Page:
The first meeting of the South African National Military Veterans Association (SANMVA) National Executive Committee took place at Boksburg on 29th and 30th November 2013. It was briefed by the Deputy Minister of Defence and the Director General of the Department of Military Veterans (DMV). They requested that all military veterans take part in the commemoration events marking the centenary of the outbreak of World War 1, stressing that it is part of all South African military veterans’ heritage. Some of the decisions taken were:

It was noted that the DMV is presently moving to new offices in Hatfield, Pretoria, and that the programme of benefits will be rolled out during 2014.

O’Neill se Kothuis

Met verwysing na Nuusbriewe 93, 107 en 110 het die Erfennisstigting kennis gegee dat die restourasie projek van O’Neill se kothuis, naby Majuba, nou klaar is. Die struktuur en die terrein is neitjies en van veraf sigbaar danksy die verwyding van die swartwattel bome. Die afdraai van die hoofpad en die ingang is nou ook toegangbaar. Vir volle besonderhede sowel as fotograwe kyk na:!157&ithint=file%2c.docx&app=Word&wdo=2&authkey=!ANsKCMO1y_8IdMU

Historical snippets

The South African Corps of Signals celebrated its 90th Birthday in 2013. Established in 1923, its primary role was to provide professional, specialist signal services for the Union Defence Force and later the South African Defence Force. In the SANDF the South African Army Signal Formation also provides services in integrated electronic warfare, command and control and general telecommunications. For those interested in the history of the Corps, Walter Volker’s History of the SA Corps of Signals in 3 Volumes is highly recommended. For further details see:

Brig. Sir Basil Schonland was a South African scientist, who was voted South Africa’s ‘Scientist of the Century in 2000’. Amongst other achievements such as founding the CSIR and serving as its first President, he was also a remarkable wartime soldier, having been involved inter alia with the development of radar. In 1944 he was appointed scientific adviser to 21 Army Group for the invasion of Europe. Once back in South Africa after the war Schonland recommended to the Prime Minister, Gen. Jan Smuts, that the government needed a body of scientists on hand who could advise it on various scientific matters related to Defence, both during peacetime and if the country should ever find itself at war again. Smuts readily agreed and gave Schonland authority to set up such an organization which was called the South African Corps of Scientists. It was a highly secret organization and, as a result, almost nothing was known about it amongst the general public and even within most of the UDF/SADF. Truly another great South African. Further details are available on the Society's website at:
  With acknowledgements to Wel en Wee van die Militêre Veterane: BERIG 31/2013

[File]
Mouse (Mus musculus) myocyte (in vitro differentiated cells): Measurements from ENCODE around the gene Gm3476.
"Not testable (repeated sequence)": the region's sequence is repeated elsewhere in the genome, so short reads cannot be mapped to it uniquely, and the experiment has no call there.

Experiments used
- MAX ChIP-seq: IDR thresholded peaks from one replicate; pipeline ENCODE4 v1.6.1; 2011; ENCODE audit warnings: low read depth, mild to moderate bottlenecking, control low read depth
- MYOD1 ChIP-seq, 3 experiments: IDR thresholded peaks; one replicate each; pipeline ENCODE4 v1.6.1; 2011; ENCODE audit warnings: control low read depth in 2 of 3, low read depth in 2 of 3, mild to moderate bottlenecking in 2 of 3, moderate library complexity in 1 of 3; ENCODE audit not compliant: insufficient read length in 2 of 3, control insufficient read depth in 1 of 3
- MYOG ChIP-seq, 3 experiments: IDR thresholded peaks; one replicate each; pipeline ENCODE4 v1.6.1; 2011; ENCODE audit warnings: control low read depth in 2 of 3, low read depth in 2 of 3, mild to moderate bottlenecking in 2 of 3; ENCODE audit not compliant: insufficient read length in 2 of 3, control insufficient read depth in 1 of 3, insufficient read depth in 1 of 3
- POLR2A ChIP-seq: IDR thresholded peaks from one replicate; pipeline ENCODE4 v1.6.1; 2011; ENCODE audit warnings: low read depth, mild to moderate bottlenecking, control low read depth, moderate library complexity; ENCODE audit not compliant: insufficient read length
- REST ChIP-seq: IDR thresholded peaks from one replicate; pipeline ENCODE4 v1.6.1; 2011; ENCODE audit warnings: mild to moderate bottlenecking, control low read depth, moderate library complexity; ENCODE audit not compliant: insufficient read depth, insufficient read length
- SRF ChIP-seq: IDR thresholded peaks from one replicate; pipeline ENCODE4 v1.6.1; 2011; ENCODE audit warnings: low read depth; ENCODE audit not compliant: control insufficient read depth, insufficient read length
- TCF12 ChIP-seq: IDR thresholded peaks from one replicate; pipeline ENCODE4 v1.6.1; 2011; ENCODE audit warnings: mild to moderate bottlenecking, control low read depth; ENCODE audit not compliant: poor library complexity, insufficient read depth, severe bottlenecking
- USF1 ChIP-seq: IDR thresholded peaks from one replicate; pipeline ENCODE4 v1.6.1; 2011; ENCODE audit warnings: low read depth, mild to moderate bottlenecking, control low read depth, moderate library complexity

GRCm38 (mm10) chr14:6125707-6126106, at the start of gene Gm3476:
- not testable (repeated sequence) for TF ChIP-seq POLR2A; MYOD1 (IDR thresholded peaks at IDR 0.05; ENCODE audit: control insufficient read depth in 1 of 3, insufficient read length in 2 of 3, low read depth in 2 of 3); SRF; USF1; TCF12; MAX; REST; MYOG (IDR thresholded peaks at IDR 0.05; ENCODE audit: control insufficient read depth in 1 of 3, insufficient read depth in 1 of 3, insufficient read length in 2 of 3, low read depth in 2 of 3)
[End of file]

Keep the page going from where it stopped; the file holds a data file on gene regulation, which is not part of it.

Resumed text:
Websites of interest/Webwerwe van belang


Polish paratrooper Michael Czeredrecki
FifeToday 4th December 2013
The Scotsman 9th December 2013
[Members will recall that in June 2011, (Newsletter 82) Michael’s granddaughter Nadia Czeredrecki-Schmidt addressed SAMHSEC on her grandfather’s remarkable military experiences during the Second World War.]

Lieutenant-Colonel Eric Wakeling was a defuser of UXBs who emerged victorious in a five year battle of wits with Hitler’s bomb makers.
Anon The Telegraph 20th November 2013

Matters Naval

US Navy launches slightly less cool drone from submarine
Evan Ackerman IEEE Spectrum 12th December 2013

The past and future of aircraft carriers
Bryan McGrath The National Interest 10th December 2013

Battleship X: USS South Dakota

German Battleship Tirpitz

Matters aeronautical

Top five fighter aircraft of all time
Robert Farley The National Interest 7th December 2013

US Air Force being downgraded to ‘Air Persuasion Task Force’ [The comments on this letter provide a fascinating discussion on past and current defence spending and cuts in the USA.]
Eric K Fanning (Acting Secretary of the USAF), Gen. Mark A Welsh III (Air Force Chief of Staff), James A. Cody, Chief Master Sergeant of the USAF Michael Yon Online Magazine 12th December 2013


Exclusive footage on how the tank armour on Challenger 2, Leopard 2 and Abrams M1A2 works

Top 10 best battle tanks

Top Ten World War II Tanks

World War I

WW1 'sacred soil' ceremony takes place in London
Anon BBC News UK 30th November 2013

The following is a selection of WW I websites sites featured in The Telegraph over the past few months:

‘Your Country Needs You' - The myth about the First World War poster that 'never existed'
Jasper Copping The Telegraph 2nd August 2013

Viola, the trawler that fought World War One
Jasper Copping The Telegraph 3rd August 2013

The British medic, the US Doughboy and the French post mistress: A tale of WW1 love and bravery
Jasper Copping The Telegraph 7th August 2013

National Children's Football Alliance wants a pitch on the site of the fabled Boxing Day Truce in 1914
Jim White The Telegraph 8th August 2013

How WW1 sailor saved his life by laying it down for a friend